As wisely noted by Hillary Abrams, “most people wait until there is a crisis to react to the declining health of aging parents, spouses or loved ones. This is a very difficult subject to discuss, so many of us wait to cross that bridge when we come to it.” As we file into our parents homes, or as we play host to them this holiday season, we are often struck with the reality that our parents and loved ones have aged since we saw them last; that perhaps things aren’t as easy as they once were.
What to do when caregiving becomes a post-holiday reality?
The most important thing you as a family member can provide is a proactive and informed set of choices. Many loved ones don’t want to have these discussions, out of the fear that they might be “put away” in a nursing home. Yet, the safety and health of your family are the most important things to keep secure. Set boundaries, and strive to maintain respect as you negotiate life-changing decisions together. Talk openly, and be sensitive to maintain their independence wherever possible. Skilled nursing teams can often provide limited amounts of care for families and loved ones, and sometimes just that little extra oversight is enough to keep our loved ones safely in-place.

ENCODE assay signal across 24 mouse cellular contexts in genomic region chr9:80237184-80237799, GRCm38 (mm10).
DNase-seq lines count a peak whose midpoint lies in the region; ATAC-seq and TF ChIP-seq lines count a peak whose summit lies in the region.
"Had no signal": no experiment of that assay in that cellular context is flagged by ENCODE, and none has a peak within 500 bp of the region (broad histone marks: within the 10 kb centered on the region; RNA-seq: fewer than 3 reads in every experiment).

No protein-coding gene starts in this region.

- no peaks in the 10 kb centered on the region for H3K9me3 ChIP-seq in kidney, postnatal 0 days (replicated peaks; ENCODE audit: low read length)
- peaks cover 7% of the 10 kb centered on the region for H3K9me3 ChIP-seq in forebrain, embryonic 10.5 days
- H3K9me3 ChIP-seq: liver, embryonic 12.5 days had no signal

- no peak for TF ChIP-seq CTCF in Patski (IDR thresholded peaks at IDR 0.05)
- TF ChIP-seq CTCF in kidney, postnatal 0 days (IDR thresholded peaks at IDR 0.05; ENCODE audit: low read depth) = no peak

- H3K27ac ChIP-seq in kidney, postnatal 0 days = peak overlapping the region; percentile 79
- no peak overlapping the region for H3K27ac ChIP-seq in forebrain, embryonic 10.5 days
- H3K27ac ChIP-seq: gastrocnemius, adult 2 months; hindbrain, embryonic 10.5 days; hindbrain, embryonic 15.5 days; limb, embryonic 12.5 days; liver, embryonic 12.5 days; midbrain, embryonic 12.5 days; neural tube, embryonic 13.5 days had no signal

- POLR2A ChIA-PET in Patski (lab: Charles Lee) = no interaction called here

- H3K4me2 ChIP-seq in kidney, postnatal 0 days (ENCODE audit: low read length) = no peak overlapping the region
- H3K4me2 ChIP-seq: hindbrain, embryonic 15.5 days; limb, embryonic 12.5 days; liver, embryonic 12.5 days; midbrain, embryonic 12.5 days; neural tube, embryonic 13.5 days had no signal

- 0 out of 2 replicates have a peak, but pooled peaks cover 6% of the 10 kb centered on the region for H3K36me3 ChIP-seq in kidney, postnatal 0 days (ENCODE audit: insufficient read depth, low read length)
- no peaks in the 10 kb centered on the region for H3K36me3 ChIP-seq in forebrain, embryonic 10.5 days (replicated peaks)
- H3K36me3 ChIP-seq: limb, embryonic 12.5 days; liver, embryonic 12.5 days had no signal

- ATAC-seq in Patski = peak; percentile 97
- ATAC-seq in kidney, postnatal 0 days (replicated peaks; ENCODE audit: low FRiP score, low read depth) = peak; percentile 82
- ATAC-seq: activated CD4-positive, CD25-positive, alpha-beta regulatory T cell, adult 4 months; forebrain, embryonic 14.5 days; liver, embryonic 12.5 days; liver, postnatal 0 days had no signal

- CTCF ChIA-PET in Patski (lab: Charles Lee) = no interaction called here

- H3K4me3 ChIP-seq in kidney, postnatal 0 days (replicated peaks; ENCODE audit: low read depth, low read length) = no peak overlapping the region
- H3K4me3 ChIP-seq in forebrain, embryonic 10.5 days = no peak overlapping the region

Questions in assessing care?
There are a number of questions you should ask yourself this holiday season.
- How safe are your loved ones in the home? Do they lock doors, turn off stoves and other appliances?
- Are they safe while driving?
- Has their personal hygiene or level of cleanliness changed?
- Do they walk differently or avoid stairs
- Are they walking differently or avoiding stairs?
- How often do they leave the house? Do they make excuses about not leaving the home?
If your loved ones are experiencing any of the above, you should contact us for guidance through the caregiving process. Often, there are little adjustments that can be made to a family members routine that require minimal care and oversight, and can keep them aging gracefully at home. You should read further about care options, and best practices. A great place to start is the aforementioned Hillary Abrams’ Aging Parents and Options in Care handbook.